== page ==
How to Get Better Sleep While Pregnant
It’s well known that parents can expect sleep loss once baby comes, but many don’t realize that the sleep loss often starts way before baby comes. From discomfort, heartburn, aches and pains, and constant bathroom trips, it can be very hard to get a good night’s sleep while pregnant.
Here are some tips and ideas to help improve your sleep while you’re pregnant.
AVOID LIQUIDS BEFORE BED
Stay hydrated during the day so that you can stop drinking liquids about 3 hours before bed to cut down on those midnight bathroom breaks. Drinking can also excite baby, and a late-night gymnastics session in your uterus also won’t help your efforts to get better sleep.
EMPTY YOUR BLADDER BEFORE BED
On a similar note, don’t forget to go to the bathroom before going to bed. Isn’t it just the worst when you’re so exhausted and fall onto your bed, only to realize you have to pee, like, 10 minutes later? So you just lay there debating whether it’s worth it to get up? Add a third-trimester belly and that decision just got harder, so don’t forget to go to bed with your bladder empty.
FIND YOUR SWEET SPOT
With all of your body changes, you’ll likely need to find a new sleep position than you used before pregnancy. I used to always sleep on my back, but when I was pregnant the only way I could sleep was on my left side with a pillow wedged under my belly and between my legs.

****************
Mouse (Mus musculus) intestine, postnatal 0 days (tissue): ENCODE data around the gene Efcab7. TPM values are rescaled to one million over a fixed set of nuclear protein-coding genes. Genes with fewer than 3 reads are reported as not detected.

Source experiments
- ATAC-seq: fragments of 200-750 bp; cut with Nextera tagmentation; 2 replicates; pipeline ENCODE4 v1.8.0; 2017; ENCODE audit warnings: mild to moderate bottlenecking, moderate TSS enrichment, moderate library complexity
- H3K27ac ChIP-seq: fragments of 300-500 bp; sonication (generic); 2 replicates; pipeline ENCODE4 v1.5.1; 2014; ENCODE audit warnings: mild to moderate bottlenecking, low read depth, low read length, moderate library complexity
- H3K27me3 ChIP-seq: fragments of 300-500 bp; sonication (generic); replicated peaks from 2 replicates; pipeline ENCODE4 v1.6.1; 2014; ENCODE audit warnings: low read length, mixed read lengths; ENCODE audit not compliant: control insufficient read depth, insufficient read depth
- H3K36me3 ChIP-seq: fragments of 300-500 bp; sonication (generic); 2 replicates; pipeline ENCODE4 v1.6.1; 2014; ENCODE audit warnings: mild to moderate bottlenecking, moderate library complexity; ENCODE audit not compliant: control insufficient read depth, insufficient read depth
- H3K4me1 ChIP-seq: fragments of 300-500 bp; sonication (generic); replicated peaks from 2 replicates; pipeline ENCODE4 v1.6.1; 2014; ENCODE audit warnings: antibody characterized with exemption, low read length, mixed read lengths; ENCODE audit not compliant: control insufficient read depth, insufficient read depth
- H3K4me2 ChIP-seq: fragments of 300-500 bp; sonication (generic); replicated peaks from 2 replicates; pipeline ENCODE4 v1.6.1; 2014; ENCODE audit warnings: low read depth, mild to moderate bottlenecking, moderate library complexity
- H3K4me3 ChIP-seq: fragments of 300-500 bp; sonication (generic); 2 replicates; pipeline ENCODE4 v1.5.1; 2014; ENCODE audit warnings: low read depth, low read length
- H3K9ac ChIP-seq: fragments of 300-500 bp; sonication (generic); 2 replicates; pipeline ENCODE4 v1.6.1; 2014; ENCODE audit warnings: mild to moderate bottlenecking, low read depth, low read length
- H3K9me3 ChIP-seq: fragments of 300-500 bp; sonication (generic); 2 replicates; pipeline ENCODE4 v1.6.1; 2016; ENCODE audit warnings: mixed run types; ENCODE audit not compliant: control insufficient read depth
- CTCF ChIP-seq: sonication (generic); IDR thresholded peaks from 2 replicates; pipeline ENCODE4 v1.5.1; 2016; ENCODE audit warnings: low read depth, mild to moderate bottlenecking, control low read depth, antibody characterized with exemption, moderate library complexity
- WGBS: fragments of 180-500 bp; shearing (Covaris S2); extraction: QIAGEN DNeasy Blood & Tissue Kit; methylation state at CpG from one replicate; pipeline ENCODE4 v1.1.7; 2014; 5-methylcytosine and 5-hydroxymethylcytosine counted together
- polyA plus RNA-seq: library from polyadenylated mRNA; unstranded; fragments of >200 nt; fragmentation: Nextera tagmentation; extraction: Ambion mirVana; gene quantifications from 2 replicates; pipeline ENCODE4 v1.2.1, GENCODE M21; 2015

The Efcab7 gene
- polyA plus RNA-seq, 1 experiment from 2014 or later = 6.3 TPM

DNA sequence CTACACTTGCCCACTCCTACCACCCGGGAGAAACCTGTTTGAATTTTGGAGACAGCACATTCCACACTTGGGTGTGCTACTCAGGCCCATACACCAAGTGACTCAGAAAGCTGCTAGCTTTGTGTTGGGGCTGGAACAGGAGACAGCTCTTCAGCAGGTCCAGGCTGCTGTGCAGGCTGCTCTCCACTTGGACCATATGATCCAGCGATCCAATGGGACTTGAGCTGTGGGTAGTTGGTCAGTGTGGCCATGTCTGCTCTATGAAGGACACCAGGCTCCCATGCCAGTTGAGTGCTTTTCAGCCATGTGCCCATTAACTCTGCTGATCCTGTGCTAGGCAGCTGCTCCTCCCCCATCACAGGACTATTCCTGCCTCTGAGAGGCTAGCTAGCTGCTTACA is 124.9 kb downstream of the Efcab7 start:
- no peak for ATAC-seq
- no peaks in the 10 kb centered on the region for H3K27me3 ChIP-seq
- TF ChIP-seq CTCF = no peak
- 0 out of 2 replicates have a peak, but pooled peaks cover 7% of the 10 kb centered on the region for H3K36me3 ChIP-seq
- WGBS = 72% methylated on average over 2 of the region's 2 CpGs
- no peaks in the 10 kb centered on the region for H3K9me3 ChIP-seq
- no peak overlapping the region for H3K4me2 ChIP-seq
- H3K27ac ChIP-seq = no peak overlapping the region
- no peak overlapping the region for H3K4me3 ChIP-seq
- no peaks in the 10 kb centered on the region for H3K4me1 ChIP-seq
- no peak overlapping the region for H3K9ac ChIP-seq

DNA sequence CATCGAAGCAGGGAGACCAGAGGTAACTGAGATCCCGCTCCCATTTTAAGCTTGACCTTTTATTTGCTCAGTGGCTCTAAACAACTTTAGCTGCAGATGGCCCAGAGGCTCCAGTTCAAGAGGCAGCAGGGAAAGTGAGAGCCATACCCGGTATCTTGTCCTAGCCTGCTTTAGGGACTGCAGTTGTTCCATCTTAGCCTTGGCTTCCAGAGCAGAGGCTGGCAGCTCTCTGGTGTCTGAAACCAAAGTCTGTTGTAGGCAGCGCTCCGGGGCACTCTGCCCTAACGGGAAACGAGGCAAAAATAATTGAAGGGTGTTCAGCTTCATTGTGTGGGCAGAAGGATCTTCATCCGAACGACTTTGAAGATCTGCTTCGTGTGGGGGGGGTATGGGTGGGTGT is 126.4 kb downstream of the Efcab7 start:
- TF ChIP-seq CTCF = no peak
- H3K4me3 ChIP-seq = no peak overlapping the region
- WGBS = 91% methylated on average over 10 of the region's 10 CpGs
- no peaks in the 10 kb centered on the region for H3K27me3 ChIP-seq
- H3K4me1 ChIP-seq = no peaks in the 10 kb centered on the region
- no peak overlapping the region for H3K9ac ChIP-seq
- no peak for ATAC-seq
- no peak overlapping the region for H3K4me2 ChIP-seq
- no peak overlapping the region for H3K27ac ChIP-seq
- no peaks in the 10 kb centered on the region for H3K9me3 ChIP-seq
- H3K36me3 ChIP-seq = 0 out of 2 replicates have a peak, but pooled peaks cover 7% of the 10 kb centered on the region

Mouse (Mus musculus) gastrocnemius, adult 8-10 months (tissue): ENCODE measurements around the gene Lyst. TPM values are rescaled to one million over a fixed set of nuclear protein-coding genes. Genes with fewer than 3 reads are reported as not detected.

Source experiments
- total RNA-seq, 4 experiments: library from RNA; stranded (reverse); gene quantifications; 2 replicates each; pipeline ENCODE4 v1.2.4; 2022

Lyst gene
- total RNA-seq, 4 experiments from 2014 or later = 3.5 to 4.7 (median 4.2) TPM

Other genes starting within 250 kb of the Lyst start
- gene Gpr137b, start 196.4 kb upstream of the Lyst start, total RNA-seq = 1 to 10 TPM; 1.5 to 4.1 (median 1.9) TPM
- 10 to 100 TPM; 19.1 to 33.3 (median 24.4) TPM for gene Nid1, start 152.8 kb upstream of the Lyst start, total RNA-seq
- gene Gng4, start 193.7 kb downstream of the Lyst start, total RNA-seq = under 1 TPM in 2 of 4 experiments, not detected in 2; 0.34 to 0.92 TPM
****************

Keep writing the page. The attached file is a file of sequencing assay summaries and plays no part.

INVEST IN A BODY PILLOW
Body pillows are more than worth the investment. After stealing essentially every pillow from our bed to wedge somewhere around my body, I finally got a body pillow and was immediately angry that I waited so long. That thing wrapped from under my stomach to between my knees and everywhere in between. It was amazing. I even continued to sleep with my body pillow after baby was born. Don’t wait on this one, it’s worth the investment.
TRY THE COUCH
Honestly, some nights my bed just wasn’t comfortable. Maybe I was sore and the mattress wasn’t soft enough, maybe my husband was snoring. Whatever the reason, I ended up on the couch several times and slept amazingly. I would still wedge some pillows all around me but for some reason, the couch was sometimes the remedy. If all of your efforts for comfort and rest don’t seem to work, try the couch.
CREATE A BEDTIME ROUTINE
Babies and kids are not the only people who benefit from a bedtime routine. Adults, too, should establish some bedtime practices that help them wind down, physically and mentally. Perhaps a shower or bath, plugging in your phone out of reach, and reading part of a book will help your body prepare for sleep. Consistency with a bedtime routine will help your body create an association with those activities and sleep and help you sleep better.
What helped you get better sleep when you were pregnant?